Milstein Science Series
June 22, 2014
One of the sea’s most misunderstood animals, sharks have inhabited the oceans for 400 million years and play an important role in the ocean’s biodiversity. Visitors will join Curator John Maisey in the Milstein Hall of Ocean Life for an exciting program that features interactive presentations by scientists, Q&A sessions, and hands-on activities, as well as unique opportunities to examine shark and ray specimens from the Museum’s scientific collections.
This Milstein Science Series program features interactive presentations by scientists, Q&A sessions, and hands-on activities; unique opportunities to examine shark and ray specimens from the Museum’s scientific collections; and a special performance for families.
Activities and games will include:
Hands-On Exploration Stations and Games
11 am-4 pm
I’m a Shark, You’re OK
There are over 400 species of sharks — tiny and enormous, spotted and striped, and even bioluminescent. Discover how diverse and amazing they are by joining a large-scale game that sends sharks “swimming” throughout the Museum. Make a spectacular shark hat, roam the halls as you complete fun shark missions, or become a Shark Spotter and find all the species that have been let loose.
Play a series of exciting mini-games to determine what evolutionary path your shark species will take to become an entirely new species. Snap a picture of a tuna to get the powerful jaws of a Mako; hide in a kelp bed to get a Leopard Shark’s spots; run circles around mackerel to gain a Thresher’s long tail. Once you’ve collected all the features, put them together to create a unique species you can take home with you.
Join host John Maisey with marine biologists Gavin Naylor and Greg Skomal for a lively on-stage conversation on the remarkable anatomy, diversity, and evolutionary history of sharks. Experts will respond to your questions about these mysterious, often feared animals.
Who Wants to Be an Elasmobranchologist (Shark Scientist)?
12:30 | 2:15 pm | 3 pm
Get ready to put your shark facts to the test! This is a game show that will pit two shark-loving teams against each other to test their knowledge of these amazing denizens of the sea. As the tension mounts in the hot seat, our scientists will be available to lend a hint or two, offering their expertise.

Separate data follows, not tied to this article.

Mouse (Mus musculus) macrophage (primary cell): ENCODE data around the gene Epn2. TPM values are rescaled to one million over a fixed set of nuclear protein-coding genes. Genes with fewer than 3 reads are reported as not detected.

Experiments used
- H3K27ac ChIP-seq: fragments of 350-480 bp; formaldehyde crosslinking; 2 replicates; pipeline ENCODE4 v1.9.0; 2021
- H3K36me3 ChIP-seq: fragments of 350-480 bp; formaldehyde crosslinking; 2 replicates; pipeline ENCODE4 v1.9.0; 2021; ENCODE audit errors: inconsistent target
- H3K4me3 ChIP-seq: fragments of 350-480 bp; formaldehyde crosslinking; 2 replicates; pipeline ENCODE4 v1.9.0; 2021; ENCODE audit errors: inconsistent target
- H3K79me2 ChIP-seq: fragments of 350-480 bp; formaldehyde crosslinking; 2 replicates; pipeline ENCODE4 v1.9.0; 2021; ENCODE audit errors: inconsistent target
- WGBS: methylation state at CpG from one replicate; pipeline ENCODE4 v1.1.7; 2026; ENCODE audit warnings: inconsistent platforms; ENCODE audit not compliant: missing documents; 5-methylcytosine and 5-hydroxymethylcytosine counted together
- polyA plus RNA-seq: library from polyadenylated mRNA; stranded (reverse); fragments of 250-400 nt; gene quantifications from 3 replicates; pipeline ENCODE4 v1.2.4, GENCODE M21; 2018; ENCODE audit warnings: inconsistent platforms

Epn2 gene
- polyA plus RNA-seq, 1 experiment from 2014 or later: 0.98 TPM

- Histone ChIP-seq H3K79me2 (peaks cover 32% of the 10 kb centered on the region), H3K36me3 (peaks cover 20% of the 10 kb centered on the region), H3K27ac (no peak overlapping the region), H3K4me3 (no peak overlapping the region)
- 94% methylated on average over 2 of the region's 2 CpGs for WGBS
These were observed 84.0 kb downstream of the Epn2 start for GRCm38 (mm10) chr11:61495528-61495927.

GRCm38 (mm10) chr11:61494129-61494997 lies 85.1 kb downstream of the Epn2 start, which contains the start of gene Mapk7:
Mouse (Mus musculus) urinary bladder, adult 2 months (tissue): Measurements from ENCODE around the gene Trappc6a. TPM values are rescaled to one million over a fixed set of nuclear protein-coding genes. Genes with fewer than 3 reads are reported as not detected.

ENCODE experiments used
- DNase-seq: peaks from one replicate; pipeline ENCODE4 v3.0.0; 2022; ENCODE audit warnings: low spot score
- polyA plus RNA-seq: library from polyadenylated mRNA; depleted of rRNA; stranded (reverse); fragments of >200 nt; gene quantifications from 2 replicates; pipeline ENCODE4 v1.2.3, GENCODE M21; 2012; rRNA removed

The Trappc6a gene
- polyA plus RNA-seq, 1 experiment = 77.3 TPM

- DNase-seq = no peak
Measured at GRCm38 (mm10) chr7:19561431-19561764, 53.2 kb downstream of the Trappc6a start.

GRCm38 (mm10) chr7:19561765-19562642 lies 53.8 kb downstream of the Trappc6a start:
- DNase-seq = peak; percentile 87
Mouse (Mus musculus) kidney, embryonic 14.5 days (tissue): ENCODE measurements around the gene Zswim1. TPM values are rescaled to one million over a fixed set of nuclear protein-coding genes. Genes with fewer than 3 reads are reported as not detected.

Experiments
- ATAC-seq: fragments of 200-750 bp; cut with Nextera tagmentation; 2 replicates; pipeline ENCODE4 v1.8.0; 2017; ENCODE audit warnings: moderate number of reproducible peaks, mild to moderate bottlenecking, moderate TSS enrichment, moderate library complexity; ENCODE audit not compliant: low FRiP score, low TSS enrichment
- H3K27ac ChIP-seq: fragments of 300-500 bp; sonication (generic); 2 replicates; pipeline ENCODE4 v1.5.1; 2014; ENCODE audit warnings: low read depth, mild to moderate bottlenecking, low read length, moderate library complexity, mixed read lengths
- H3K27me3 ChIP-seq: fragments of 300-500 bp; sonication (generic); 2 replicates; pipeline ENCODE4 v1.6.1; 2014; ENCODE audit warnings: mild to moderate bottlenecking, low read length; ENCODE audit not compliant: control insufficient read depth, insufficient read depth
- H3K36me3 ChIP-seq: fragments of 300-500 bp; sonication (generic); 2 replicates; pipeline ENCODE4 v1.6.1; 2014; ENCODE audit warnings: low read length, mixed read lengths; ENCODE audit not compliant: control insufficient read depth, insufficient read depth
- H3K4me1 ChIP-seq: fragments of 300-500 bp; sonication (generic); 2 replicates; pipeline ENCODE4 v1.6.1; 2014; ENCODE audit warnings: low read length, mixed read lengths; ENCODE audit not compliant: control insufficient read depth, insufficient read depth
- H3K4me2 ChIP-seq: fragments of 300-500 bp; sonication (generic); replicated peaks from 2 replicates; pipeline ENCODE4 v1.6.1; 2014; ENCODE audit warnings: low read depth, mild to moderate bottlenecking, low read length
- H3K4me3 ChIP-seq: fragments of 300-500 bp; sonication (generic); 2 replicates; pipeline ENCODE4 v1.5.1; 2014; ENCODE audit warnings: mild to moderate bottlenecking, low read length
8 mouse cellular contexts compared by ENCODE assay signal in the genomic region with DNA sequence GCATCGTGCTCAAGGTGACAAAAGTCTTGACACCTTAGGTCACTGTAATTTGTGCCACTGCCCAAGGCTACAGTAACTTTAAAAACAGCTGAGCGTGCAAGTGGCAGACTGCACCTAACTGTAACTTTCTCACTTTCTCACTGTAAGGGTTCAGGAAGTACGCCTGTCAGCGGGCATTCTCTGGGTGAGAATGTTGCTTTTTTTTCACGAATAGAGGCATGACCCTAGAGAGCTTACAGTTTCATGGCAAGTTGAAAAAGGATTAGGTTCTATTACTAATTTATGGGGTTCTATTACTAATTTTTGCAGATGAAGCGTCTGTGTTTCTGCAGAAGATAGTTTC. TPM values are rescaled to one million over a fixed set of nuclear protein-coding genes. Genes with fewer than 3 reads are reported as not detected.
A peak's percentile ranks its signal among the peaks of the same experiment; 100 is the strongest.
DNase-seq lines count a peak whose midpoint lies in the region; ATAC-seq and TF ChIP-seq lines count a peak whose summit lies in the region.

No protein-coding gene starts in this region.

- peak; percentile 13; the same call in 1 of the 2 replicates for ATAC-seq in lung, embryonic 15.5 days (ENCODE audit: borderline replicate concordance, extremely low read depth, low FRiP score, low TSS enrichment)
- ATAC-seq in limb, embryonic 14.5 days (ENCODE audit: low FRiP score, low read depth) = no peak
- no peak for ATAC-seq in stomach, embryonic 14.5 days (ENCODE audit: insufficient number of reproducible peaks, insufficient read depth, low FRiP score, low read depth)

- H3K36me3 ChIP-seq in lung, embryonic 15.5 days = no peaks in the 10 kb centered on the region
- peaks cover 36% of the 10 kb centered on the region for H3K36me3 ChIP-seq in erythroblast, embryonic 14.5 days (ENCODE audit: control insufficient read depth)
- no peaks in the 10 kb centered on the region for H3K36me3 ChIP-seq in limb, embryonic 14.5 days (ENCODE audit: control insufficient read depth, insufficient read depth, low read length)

Live Skype Event: Meet Fabien Cousteau
1:30 pm | 2:30 pm
Join Fabien Cousteau on Mission 31, a voyage 63 feet beneath the surface to Aquarius, the world’s only underwater habitat and lab. Learn what it is like to follow in the footsteps of Fabien’s grandfather, Jacques-Yves Cousteau, and explore the mysteries of the ocean. In these two sessions, Fabien will share shark tales and other adventure stories as well as explain the human-ocean connection and why we all need to protect marine ecosystems.
Performance: Beizam (Shark) Dance
Inspired by the shores of the Torres Strait Islands, just to the North of Australia and close to Papua New Guinea, master Aboriginal didgeridoo artist and dancer Cameron McCarthy shares how sharks play an important role in Aboriginal cultural life, introduced by Jennifer Newell, Curator of Pacific Ethnology. A Q&A session will follow.
Cameron McCarthy is a descendant of the Kuku-Yalanji tribe on his mother’s side and the Mbabarum, Mamu and Yidinji tribes on his father’s side. He is currently a member of the Robby Romero & Red Thunder band however he is also the Cultural Affairs Officer for the Australian Consulate – General in New York, the Permanent Mission of Australia to the United Nations in New York, and the Embassy of Australia in Washington D.C.
Helpful Shark links featuring Curator John Maisey, Fabien Cousteau and Gavin Naylor:
Visit Fabien Cousteau's Mission31
Read a blog post about the ancient shark fossil which revealed new insights into jaw evolution.
Watch a video on the same subject:
The Milstein Science Series is proudly sponsored by the Irma and Paul Milstein Family.
More in this Series:
December 6, 2015
Discover more about ocean mammals in motion with performances, live animals, and presentations from marine biologists.